THE HUMAN PROTEIN ATLAS BLOG

Investigating brain-enriched proteins

2016-09-27
Brain Central nervous system Neurodegenerative disease


Overview of the study

In a recent study published in Proteomics Clinical Applications researchers from the Human Protein Atlas have profiled 280 brain-enriched proteins in cerebrospinal fluid from patients with Alzheimer´s disease, Parkinson´s disease and dementia with Lewy bodies. This study is part of a larger effort aiming to expand the knowledge of brain-enriched proteins in human cerebrospinal fluid and to provide novel insight into the relation between such proteins and different neurodegenerative diseases.

The researchers report a multiplexed protein profiling using an affinity-based proteomics approach to generate cerebrospinal fluid profiles of brain-enriched proteins.

As the brain is well protected and only accessible through invasive surgery, direct assessment of disease processes in living patients is limited. This has lead to the utilization of other biological sample materials with a proximity to the brain. Cerebrospinal fluid is one such material commonly used to monitor both normal and pathological conditions of the human brain.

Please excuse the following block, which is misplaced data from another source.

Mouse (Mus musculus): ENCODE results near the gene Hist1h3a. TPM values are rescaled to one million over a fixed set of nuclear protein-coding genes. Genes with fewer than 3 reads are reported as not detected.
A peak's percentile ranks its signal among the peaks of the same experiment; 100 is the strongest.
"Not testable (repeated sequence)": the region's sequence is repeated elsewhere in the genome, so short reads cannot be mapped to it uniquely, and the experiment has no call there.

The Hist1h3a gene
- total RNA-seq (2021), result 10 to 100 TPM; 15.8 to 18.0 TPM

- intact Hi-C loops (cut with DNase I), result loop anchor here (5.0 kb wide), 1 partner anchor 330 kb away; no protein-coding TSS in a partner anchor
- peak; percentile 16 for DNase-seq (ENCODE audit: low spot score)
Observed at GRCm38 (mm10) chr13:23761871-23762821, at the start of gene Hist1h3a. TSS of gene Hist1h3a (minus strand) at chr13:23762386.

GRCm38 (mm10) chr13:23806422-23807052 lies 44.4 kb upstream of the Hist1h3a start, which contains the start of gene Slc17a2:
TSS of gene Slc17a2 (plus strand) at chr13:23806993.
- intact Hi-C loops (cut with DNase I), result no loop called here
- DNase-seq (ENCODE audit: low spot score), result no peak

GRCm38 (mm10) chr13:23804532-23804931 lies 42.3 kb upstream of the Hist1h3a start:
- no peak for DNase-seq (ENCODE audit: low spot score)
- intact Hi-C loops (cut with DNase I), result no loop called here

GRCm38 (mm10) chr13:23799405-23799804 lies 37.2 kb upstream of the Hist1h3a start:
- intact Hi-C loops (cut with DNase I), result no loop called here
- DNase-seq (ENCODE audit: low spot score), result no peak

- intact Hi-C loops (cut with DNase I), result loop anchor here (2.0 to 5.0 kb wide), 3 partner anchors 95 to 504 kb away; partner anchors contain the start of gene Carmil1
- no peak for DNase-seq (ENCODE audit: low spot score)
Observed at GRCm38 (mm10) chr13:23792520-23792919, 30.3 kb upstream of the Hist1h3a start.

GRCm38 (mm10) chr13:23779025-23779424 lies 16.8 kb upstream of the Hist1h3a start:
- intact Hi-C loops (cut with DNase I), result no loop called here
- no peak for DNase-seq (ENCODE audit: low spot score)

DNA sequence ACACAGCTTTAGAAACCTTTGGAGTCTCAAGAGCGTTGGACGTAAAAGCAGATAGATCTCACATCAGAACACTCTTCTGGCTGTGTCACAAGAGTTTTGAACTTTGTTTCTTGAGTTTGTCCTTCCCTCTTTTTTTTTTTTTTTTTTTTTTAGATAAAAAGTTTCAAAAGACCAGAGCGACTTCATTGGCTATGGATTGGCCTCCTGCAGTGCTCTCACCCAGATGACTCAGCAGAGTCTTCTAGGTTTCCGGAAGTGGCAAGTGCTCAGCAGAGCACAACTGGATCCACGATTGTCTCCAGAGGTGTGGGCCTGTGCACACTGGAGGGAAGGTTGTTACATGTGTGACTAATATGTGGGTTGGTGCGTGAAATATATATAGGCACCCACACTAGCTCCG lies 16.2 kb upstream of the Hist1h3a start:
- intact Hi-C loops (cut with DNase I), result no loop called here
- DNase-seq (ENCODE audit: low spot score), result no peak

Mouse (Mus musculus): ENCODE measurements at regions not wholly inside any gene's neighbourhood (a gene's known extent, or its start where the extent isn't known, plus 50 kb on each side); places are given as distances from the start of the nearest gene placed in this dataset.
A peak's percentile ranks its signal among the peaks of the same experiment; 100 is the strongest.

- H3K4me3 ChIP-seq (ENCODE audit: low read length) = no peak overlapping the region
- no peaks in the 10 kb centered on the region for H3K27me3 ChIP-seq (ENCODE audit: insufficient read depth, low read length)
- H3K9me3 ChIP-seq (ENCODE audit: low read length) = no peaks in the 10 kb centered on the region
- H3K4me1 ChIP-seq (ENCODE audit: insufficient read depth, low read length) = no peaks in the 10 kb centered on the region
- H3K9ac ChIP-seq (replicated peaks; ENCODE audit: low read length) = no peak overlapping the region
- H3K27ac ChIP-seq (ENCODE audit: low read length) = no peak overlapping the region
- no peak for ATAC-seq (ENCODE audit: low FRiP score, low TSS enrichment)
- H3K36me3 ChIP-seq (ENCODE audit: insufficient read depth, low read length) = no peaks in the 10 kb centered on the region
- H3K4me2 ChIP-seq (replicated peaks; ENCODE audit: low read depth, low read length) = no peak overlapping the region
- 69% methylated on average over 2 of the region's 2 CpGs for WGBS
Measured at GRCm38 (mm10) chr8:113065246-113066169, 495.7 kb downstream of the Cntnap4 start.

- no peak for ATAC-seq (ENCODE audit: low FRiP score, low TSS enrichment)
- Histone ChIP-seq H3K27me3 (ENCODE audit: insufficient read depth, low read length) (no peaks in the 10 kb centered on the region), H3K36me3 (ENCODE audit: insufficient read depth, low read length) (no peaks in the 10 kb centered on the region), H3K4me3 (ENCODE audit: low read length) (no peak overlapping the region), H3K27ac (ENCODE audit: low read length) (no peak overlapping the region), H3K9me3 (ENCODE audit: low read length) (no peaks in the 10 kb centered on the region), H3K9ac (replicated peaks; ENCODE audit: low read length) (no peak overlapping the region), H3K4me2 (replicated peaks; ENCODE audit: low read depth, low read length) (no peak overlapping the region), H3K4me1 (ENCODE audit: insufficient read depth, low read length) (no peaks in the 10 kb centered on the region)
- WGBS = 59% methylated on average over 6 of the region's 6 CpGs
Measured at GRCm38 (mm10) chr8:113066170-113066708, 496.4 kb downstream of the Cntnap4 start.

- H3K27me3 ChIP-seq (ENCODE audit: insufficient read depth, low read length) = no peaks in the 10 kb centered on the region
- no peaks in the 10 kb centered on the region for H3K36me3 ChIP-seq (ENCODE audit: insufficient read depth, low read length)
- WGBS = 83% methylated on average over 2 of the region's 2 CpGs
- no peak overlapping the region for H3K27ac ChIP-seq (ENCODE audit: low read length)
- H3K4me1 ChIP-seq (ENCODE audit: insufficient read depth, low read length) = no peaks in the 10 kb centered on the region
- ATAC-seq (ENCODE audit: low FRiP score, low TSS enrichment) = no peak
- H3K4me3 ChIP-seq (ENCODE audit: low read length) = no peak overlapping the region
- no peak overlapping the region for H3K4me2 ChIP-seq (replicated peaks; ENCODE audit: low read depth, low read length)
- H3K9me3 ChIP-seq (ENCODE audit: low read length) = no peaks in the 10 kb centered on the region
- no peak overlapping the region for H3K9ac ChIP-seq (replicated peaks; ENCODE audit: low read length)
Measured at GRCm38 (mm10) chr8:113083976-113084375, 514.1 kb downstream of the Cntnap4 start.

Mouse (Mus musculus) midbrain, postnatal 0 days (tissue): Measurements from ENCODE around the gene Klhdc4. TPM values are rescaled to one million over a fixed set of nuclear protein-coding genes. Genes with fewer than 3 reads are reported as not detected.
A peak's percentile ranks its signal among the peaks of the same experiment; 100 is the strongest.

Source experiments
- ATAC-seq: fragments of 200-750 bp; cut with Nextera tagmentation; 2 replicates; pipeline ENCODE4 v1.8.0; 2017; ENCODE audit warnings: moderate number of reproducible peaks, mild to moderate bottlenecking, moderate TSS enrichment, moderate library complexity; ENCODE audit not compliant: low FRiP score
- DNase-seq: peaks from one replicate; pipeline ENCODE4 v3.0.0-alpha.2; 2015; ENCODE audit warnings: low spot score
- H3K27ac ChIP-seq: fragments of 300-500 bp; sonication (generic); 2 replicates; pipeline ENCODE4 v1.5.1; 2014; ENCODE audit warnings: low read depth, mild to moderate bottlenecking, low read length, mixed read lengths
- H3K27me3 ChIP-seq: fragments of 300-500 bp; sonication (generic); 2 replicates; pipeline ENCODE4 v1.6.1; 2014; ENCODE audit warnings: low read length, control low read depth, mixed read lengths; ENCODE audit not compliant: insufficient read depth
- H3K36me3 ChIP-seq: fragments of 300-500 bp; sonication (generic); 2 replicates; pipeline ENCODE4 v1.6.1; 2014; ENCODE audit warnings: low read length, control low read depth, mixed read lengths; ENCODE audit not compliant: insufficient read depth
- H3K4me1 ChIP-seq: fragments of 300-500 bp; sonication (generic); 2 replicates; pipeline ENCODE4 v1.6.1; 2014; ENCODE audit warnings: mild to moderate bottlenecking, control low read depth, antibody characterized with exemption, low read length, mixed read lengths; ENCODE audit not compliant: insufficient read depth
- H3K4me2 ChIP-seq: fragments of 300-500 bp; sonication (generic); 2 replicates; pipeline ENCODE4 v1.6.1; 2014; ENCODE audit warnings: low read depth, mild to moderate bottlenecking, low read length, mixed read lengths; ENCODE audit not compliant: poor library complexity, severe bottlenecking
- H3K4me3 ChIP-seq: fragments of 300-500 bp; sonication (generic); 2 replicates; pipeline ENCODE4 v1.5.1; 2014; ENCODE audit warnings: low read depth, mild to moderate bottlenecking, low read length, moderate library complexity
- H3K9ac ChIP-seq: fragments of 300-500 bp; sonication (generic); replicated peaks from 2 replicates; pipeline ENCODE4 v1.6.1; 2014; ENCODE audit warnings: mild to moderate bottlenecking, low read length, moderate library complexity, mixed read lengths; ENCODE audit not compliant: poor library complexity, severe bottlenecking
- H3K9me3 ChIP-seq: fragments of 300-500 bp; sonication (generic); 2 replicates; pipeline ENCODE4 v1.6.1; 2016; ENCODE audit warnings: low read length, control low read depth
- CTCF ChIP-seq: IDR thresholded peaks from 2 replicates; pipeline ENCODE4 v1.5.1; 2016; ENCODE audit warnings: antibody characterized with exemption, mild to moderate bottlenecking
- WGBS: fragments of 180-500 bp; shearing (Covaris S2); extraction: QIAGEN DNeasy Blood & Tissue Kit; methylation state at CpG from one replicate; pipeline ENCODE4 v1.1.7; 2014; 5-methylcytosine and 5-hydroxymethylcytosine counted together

Among several proteins displaying differentiated profiles between the groups in this study, the researchers focus here on two synaptic proteins, neuromodulin (GAP43) and neurogranin (NRGN). They were both found at elevated levels in cerebrospinal fluid from patients with Alzheimer´s disease in two independent cohorts, providing disease-associated profiles in addition to verifying and strengthening previously observed patterns. Increased levels were also observed for patients for whom the Alzheimer´s diagnosis was not established at the time of sampling. These findings indicate that analyzing the brain-enriched proteins in cerebrospinal is of particular interest to increase the understanding of the cerebrospinal proteome and its relation to neurodegenerative disorders. In addition, this study lends support to the notion that measurements of these synaptic proteins could potentially be of great relevance in future diagnostic tests for Alzheimer´s disease.

In conclusion, the findings presented in this study can extend our knowledge of the protein content in the central nervous system and may also aid in the search for novel diagnostic and therapeutic strategies for such disorders.

Read the whole study about proteins in cerebrospinal fluid.

Explore the brain-specific proteome.

Learn more about neuragranin and neuromodulin .


Frida Henningson Johnson